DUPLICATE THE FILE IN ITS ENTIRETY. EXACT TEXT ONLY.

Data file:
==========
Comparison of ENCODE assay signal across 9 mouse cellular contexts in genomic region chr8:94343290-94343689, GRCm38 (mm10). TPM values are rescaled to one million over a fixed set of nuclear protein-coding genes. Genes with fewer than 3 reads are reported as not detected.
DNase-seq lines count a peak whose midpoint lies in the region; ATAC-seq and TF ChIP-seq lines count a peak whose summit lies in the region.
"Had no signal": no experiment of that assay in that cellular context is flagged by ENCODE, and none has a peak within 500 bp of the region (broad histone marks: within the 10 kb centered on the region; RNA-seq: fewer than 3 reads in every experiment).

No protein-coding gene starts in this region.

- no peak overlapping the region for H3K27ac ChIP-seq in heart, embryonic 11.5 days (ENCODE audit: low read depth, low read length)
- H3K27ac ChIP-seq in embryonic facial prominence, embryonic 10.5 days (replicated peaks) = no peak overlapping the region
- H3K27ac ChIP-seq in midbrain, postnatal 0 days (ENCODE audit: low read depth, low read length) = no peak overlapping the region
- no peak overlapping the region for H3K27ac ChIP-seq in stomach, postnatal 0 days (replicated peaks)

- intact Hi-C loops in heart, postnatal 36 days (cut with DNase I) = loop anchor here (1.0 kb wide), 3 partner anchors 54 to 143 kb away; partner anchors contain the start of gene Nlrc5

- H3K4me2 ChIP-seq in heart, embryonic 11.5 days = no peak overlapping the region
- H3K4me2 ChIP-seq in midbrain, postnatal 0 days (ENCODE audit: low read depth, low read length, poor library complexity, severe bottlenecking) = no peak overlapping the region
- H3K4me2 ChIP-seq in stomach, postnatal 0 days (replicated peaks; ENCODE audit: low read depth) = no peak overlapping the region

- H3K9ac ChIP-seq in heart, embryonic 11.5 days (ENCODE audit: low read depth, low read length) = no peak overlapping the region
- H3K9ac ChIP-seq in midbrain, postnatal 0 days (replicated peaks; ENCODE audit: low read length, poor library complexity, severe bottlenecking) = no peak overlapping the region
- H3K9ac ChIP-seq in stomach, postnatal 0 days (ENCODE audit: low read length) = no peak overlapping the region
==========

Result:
Comparison of ENCODE assay signal across 9 mouse cellular contexts in genomic region chr8:94343290-94343689, GRCm38 (mm10). TPM values are rescaled to one million over a fixed set of nuclear protein-coding genes. Genes with fewer than 3 reads are reported as not detected.
DNase-seq lines count a peak whose midpoint lies in the region; ATAC-seq and TF ChIP-seq lines count a peak whose summit lies in the region.
"Had no signal": no experiment of that assay in that cellular context is flagged by ENCODE, and none has a peak within 500 bp of the region (broad histone marks: within the 10 kb centered on the region; RNA-seq: fewer than 3 reads in every experiment).

No protein-coding gene starts in this region.

- no peak overlapping the region for H3K27ac ChIP-seq in heart, embryonic 11.5 days (ENCODE audit: low read depth, low read length)
- H3K27ac ChIP-seq in embryonic facial prominence, embryonic 10.5 days (replicated peaks) = no peak overlapping the region
- H3K27ac ChIP-seq in midbrain, postnatal 0 days (ENCODE audit: low read depth, low read length) = no peak overlapping the region
- no peak overlapping the region for H3K27ac ChIP-seq in stomach, postnatal 0 days (replicated peaks)

- intact Hi-C loops in heart, postnatal 36 days (cut with DNase I) = loop anchor here (1.0 kb wide), 3 partner anchors 54 to 143 kb away; partner anchors contain the start of gene Nlrc5

- H3K4me2 ChIP-seq in heart, embryonic 11.5 days = no peak overlapping the region
- H3K4me2 ChIP-seq in midbrain, postnatal 0 days (ENCODE audit: low read depth, low read length, poor library complexity, severe bottlenecking) = no peak overlapping the region
- H3K4me2 ChIP-seq in stomach, postnatal 0 days (replicated peaks; ENCODE audit: low read depth) = no peak overlapping the region

- H3K9ac ChIP-seq in heart, embryonic 11.5 days (ENCODE audit: low read depth, low read length) = no peak overlapping the region
- H3K9ac ChIP-seq in midbrain, postnatal 0 days (replicated peaks; ENCODE audit: low read length, poor library complexity, severe bottlenecking) = no peak overlapping the region
- H3K9ac ChIP-seq in stomach, postnatal 0 days (ENCODE audit: low read length) = no peak overlapping the region